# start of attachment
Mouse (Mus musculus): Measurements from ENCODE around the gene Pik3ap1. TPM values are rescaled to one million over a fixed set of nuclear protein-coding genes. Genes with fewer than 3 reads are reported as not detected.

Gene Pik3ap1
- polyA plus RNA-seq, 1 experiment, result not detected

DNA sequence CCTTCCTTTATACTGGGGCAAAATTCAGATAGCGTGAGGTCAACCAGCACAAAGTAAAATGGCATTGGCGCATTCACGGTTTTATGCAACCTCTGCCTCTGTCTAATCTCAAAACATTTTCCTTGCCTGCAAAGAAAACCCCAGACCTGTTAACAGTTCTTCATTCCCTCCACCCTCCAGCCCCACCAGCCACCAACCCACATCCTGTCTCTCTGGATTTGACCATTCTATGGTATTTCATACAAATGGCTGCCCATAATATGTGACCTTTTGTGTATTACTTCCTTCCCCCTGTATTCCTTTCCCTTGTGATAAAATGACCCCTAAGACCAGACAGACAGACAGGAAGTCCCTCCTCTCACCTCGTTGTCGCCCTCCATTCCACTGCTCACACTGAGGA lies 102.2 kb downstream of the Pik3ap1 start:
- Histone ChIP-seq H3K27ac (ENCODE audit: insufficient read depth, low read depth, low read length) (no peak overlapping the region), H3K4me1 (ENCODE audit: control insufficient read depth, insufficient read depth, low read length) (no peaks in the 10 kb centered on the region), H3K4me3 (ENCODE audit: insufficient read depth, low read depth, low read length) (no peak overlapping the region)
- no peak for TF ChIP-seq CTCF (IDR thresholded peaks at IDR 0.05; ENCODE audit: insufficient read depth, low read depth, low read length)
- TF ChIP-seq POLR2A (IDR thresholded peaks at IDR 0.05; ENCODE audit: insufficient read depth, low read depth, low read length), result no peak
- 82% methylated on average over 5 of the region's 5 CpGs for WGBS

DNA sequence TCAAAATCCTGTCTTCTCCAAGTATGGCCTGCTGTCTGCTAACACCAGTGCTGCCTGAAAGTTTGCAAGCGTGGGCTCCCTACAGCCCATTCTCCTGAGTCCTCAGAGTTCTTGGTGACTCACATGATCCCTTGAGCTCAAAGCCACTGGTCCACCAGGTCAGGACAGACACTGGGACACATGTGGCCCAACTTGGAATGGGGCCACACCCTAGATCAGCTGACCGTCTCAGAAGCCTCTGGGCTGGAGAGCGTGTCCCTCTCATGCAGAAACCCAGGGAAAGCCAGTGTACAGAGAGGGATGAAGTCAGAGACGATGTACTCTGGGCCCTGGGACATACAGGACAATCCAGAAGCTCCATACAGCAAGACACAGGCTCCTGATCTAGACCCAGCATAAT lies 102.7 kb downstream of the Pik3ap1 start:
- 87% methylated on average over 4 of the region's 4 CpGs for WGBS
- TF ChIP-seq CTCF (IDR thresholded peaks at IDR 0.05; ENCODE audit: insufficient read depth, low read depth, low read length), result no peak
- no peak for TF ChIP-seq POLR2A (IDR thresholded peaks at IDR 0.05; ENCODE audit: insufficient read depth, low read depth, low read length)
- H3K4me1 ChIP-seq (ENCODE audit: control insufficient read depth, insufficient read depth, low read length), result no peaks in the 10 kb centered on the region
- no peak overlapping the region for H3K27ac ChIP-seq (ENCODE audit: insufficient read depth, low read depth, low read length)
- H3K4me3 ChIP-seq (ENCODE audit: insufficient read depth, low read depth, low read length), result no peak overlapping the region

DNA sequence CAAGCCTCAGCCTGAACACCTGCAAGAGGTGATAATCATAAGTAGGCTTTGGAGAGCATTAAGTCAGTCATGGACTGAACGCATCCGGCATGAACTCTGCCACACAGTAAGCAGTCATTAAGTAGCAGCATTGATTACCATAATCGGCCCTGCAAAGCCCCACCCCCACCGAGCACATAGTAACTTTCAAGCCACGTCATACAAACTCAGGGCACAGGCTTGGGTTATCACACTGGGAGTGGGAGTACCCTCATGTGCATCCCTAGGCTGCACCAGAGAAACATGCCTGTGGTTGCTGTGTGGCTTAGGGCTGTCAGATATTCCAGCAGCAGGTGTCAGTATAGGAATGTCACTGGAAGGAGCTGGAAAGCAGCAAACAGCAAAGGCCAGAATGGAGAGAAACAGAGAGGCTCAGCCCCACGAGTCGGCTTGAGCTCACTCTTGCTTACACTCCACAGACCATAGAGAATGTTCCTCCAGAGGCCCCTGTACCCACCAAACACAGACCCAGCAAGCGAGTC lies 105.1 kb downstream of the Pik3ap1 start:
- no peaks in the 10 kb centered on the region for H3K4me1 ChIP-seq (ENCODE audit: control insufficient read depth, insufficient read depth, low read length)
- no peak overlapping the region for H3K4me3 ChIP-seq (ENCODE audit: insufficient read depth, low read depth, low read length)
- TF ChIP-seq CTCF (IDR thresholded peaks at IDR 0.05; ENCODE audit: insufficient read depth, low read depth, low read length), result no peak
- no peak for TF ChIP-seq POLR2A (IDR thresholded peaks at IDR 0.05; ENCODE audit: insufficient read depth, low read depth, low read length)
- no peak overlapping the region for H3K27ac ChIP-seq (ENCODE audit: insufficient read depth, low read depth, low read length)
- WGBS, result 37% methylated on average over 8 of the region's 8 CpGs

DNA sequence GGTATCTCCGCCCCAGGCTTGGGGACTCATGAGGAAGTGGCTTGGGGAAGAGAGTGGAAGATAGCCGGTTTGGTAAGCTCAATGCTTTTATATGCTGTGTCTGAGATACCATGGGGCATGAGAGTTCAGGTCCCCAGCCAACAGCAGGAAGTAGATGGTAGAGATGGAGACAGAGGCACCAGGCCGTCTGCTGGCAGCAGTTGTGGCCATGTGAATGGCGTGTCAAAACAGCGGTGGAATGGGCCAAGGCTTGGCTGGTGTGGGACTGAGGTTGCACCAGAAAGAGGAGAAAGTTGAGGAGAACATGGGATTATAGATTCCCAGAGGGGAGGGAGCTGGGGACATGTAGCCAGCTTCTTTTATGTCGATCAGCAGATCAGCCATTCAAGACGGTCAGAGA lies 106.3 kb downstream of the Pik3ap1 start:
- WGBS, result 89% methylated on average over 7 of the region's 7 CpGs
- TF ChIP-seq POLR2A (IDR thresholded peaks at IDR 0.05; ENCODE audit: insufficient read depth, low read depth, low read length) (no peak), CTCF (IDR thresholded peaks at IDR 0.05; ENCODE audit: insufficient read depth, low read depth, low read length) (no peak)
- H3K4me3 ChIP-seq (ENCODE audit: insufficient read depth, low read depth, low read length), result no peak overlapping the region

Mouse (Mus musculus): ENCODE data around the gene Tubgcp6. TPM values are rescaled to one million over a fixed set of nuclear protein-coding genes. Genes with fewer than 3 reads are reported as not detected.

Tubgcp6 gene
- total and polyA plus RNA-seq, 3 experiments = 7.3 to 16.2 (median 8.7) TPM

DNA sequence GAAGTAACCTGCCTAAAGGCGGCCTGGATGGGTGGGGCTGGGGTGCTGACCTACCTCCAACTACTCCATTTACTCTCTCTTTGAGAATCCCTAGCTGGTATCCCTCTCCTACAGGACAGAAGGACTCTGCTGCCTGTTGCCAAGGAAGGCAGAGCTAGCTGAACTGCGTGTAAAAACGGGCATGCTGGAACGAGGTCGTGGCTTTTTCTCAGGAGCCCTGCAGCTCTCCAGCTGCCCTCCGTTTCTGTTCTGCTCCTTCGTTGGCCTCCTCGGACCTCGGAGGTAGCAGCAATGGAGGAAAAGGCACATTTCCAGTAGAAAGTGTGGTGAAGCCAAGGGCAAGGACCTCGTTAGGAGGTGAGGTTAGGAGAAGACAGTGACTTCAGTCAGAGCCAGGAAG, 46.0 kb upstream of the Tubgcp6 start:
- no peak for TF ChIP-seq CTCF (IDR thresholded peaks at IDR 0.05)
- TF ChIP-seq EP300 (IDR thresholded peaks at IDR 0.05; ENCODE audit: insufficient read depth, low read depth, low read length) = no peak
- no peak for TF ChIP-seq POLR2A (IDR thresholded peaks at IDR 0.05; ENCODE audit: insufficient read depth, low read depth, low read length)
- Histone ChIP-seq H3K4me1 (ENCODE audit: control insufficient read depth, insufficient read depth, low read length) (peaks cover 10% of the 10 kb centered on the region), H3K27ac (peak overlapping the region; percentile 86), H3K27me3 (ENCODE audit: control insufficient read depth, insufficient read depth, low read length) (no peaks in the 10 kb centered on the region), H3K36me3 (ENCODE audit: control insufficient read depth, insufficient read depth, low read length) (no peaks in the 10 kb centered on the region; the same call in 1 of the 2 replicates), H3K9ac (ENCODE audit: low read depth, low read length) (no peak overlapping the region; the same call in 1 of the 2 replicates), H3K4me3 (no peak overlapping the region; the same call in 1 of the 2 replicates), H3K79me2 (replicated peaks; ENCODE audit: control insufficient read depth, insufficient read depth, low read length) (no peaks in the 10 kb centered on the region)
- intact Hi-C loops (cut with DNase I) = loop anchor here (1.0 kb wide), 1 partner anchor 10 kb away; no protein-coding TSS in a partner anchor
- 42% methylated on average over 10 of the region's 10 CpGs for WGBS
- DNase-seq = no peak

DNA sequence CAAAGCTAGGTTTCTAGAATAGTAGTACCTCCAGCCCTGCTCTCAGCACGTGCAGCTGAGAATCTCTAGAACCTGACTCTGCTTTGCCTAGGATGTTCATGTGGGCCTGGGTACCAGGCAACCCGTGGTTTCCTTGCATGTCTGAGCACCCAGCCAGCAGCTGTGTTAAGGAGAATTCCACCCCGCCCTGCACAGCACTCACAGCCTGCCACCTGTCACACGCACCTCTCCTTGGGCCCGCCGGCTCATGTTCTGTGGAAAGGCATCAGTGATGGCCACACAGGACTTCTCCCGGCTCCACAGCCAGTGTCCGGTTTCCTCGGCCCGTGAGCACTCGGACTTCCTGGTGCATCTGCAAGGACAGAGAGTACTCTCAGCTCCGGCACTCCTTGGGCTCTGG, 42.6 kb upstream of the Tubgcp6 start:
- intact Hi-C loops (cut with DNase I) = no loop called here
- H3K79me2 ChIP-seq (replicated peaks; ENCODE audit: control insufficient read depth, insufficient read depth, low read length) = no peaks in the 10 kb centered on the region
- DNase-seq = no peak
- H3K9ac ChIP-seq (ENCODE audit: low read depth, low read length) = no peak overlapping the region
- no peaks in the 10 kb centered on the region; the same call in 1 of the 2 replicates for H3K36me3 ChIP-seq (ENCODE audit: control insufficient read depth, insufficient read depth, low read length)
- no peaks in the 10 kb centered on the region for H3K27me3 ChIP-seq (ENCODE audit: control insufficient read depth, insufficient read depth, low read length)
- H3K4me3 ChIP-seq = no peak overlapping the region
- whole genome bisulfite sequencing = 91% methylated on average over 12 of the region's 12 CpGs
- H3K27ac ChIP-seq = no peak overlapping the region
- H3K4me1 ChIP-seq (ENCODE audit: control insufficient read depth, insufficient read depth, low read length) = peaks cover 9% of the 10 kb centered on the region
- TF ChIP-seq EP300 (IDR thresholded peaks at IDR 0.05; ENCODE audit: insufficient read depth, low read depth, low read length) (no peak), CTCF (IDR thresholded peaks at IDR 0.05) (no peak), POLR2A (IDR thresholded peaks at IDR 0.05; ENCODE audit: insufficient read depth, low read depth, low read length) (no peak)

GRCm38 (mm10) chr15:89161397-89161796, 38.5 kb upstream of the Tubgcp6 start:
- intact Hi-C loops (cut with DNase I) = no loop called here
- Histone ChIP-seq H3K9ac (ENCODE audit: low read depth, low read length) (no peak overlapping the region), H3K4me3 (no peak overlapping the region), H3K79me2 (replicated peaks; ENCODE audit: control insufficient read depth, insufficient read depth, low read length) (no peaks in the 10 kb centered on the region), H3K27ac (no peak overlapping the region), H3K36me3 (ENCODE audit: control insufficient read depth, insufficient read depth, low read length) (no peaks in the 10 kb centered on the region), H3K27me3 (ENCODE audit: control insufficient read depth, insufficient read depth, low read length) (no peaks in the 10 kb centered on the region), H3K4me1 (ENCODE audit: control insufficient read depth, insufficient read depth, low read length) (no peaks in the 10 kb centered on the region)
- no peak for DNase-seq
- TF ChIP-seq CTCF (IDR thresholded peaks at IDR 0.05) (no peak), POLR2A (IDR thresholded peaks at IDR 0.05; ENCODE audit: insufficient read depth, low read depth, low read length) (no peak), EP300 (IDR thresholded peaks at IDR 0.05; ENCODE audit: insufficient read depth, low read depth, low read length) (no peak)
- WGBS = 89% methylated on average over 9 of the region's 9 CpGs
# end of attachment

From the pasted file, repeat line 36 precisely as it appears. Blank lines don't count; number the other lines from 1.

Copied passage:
- 42% methylated on average over 10 of the region's 10 CpGs for WGBS